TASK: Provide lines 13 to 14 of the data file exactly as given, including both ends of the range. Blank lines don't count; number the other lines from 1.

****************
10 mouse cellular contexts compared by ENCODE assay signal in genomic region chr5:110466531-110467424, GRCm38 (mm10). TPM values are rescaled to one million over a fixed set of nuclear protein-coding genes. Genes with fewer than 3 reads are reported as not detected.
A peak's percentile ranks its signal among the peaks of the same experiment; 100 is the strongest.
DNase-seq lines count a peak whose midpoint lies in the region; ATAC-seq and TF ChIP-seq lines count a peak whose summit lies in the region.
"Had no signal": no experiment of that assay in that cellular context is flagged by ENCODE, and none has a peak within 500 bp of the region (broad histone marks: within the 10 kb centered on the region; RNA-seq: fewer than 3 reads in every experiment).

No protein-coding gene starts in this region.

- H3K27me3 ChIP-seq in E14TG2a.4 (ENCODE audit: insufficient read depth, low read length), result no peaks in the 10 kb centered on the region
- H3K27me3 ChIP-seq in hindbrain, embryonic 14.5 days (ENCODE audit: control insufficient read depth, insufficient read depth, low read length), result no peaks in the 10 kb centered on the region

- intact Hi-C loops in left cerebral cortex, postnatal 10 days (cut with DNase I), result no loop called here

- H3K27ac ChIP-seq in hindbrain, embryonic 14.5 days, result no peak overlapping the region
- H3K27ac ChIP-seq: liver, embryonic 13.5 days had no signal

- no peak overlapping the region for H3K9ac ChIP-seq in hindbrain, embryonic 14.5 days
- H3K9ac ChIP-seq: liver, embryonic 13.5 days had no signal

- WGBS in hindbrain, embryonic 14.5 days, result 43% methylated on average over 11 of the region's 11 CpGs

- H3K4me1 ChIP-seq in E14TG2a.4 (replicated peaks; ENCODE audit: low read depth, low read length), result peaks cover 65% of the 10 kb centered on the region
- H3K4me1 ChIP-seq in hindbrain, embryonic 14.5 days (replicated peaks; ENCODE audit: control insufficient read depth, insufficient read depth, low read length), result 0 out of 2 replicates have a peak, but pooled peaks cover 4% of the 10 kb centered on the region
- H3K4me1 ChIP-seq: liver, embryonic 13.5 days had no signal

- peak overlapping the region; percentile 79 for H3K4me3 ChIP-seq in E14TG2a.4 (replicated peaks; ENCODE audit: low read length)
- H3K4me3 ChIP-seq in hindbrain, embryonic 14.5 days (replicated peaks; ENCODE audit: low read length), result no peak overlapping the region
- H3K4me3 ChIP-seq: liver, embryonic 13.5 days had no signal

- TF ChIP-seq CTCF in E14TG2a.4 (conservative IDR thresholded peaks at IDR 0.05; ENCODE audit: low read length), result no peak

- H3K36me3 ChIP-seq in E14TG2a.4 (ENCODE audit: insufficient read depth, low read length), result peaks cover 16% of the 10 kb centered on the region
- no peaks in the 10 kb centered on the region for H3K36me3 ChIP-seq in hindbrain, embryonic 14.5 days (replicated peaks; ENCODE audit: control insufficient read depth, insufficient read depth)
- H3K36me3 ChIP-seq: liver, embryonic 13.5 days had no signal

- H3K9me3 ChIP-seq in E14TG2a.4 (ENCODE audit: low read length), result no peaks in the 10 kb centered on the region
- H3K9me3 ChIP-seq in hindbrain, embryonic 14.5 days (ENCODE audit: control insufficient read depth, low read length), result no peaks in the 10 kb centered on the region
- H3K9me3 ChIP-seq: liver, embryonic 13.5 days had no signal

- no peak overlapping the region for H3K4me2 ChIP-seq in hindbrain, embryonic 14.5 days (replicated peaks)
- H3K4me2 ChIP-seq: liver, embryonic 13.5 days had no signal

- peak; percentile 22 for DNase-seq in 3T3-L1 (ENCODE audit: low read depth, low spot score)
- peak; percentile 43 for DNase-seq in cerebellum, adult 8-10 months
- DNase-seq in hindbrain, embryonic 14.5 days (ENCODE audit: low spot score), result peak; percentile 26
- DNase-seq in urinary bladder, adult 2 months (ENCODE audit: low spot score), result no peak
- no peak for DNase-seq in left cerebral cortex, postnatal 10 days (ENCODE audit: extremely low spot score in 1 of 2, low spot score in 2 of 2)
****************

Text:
- WGBS in hindbrain, embryonic 14.5 days, result 43% methylated on average over 11 of the region's 11 CpGs

- H3K4me1 ChIP-seq in E14TG2a.4 (replicated peaks; ENCODE audit: low read depth, low read length), result peaks cover 65% of the 10 kb centered on the region